Tuesday, February 17, 2015

Our working hands

Workroom plus winter: for us fabricators, that combination means sore, red, raw, aching hands.  Daily our hands are scratched, scraped, stabbed; pierced, punctured, and pummeled.  The materials we work with often cause itching, chapping, cracking, and allergic reactions.  Winter makes it worse.
I have an arsenal of products that when used religiously help keep my hands fairly happy.

Last week I stuffed a bunch of cushions with dacron-wrapped foam inserts.  I used to make cushions by the thousands but gave it up when my hands were so over-used that they no longer had the strength to do the stuffing.  Occasionally I make an exception.  By the time I finished stuffing the fifth cushion, my hands hurt so badly I could barely hold my keys to get out the door.
Even worse, the dacron threatened to rip my skin to shreds.  Using a glove makes me so clumsy that it's not an option.  Instead, before I started stuffing each cushion, I slathered my hands with lanolin.  Head for your local annual Sheep and Wool Festival and stock up on this stuff.  Lanolin is secreted by the sheep's skin as protection
against its harsh environment.  It is waxy and not oily.  I would not use it when working with any delicate fabric, because I'm not certain that it would not leave a stain, but with this sturdy ottoman weave cotton, I tested and found that it was safe.  It protected my hands from the wiry dacron and I was able to finish the job with my hands intact.
It can also save your sanity.  The week before, I was working with a Jim Thompson silk.  Those soft fluffy fibers might not hurt your skin, but they can drive you nuts, sticking to your fingers and getting in your hair.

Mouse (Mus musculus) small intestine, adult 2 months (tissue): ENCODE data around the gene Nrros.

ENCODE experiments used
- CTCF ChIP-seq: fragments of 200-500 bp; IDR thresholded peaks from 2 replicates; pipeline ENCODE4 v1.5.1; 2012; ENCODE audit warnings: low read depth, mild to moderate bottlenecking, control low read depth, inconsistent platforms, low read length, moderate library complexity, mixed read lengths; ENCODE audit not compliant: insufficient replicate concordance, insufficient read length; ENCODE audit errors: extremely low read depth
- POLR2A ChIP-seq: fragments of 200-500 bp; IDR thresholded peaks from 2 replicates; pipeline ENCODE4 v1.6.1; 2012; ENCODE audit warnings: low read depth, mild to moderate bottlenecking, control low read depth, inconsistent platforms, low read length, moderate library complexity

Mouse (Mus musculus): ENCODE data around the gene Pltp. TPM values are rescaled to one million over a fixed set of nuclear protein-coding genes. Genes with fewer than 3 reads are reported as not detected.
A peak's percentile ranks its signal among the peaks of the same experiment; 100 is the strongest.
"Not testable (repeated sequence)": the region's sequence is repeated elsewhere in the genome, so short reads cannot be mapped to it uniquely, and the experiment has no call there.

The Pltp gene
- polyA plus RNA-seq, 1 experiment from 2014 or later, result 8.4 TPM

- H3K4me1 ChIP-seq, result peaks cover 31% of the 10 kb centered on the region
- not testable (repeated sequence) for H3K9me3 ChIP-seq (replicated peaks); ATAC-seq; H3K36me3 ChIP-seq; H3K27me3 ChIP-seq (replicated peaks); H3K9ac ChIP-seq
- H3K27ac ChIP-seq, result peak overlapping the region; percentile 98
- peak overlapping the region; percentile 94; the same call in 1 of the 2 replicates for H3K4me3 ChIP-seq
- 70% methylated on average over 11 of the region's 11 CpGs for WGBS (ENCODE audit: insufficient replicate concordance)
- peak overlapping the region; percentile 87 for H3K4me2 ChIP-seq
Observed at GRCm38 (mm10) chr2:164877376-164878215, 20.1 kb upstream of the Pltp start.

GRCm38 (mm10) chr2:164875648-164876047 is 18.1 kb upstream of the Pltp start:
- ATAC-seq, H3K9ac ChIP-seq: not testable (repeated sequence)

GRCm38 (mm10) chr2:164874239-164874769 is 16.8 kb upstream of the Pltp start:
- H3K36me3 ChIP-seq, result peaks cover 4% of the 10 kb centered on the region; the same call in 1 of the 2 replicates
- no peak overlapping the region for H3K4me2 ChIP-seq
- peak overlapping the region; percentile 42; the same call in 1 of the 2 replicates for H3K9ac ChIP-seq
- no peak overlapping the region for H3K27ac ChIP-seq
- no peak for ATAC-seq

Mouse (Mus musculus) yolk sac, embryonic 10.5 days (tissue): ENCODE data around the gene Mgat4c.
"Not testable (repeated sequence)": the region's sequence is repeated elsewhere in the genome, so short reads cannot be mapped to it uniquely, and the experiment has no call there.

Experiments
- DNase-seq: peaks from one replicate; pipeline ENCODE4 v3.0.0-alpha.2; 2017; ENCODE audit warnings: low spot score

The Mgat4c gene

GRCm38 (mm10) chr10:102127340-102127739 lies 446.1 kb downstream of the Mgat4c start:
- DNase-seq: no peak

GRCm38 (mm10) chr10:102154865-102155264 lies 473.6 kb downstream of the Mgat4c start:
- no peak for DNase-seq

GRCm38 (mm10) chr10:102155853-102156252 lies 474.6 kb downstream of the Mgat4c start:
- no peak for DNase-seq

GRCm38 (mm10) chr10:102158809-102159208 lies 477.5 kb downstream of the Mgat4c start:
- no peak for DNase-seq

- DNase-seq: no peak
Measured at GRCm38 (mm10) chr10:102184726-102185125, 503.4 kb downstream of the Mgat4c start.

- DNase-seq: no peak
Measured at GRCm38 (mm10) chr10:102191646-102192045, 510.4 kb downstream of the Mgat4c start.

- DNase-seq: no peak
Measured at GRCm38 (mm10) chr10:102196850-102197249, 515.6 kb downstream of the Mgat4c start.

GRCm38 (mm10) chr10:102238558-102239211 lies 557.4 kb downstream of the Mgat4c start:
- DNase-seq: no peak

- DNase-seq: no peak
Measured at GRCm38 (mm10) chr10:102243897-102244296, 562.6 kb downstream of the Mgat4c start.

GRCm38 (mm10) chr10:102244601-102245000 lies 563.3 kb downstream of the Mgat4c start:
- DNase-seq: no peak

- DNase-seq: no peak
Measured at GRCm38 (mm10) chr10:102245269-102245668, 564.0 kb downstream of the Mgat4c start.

I had been building up the space between kick pleats on a board to even out the top.
This valance is self-lined because it is hung so high up that you can see the underneath.
When I folded the fabric back down, the little shreds of silk threatened to drive me crazy so I used plenty of lanolin so the fibers wouldn't stick to my skin.
At home, my first line of defense is a good moisturizer, without fragrance.  This one by Jason is my favorite.  It's light yet rich.  Many, many, many times every day I apply as much as is needed until any roughness is sort of glazed over.  Before bed I do several coats.  As long as I don't skimp on this basic moisturizer, it will keep my hands in good condition all winter.
When I know my hands have been exposed to something particularly irritating, however, usually a fabric with a finish on it that causes an allergic reaction, as soon as I get home I will apply Working Hands.  This is glycerin based; it brings moisture to the skin surface and locks it in.  Usually this will help keep major chapping from occurring if I use it soon enough. 
Aching hands- that's another story.  Treatment should be discussed with a doctor, but my everyday product to soothe overworked hands is this herbal salve, Herbal Touch, containing arnica, calendula, comfrey, and St John's Wort.  Before bed I'll apply it generously and spend a few minutes massaging it into the sore areas- mainly that infamous spot below the thumb.  I try not to take too much NSAIDs and often this product (or maybe it's the massage!) will ease the pain all by itself.
For splinters, nothing beats ichthammol ointment- also called Drawing Salve.  Depending on what state you live in you may or may not be able to buy it in this form.  If not, you probably can buy it in a blended salve such as PRID.  This stuff is icky, stinky, tarry, black, and sticky, so it can only be used at home, at night, with a bandage to cover it up.   I have a spot on my index finger that sometimes gets inflamed- I suspect that there's been a tiny splinter in there for years- a night or two of this stuff (and a big bandage to keep it from getting on the bedding) will ease it.  The theory is that this ointment will raise a splinter to the surface so it can be extracted.  That's not scientifically proven, though I can say it does seem to have worked for me in the past.  I can't buy this in NY anymore, but this tube should last me the rest of my life.
And there you have it!  My line of defense for my Working Hands.

1 comment:

  1. Love the bicycle cushions Deb !!! Nice tips on the hand stuff too! I am feeling your pain girl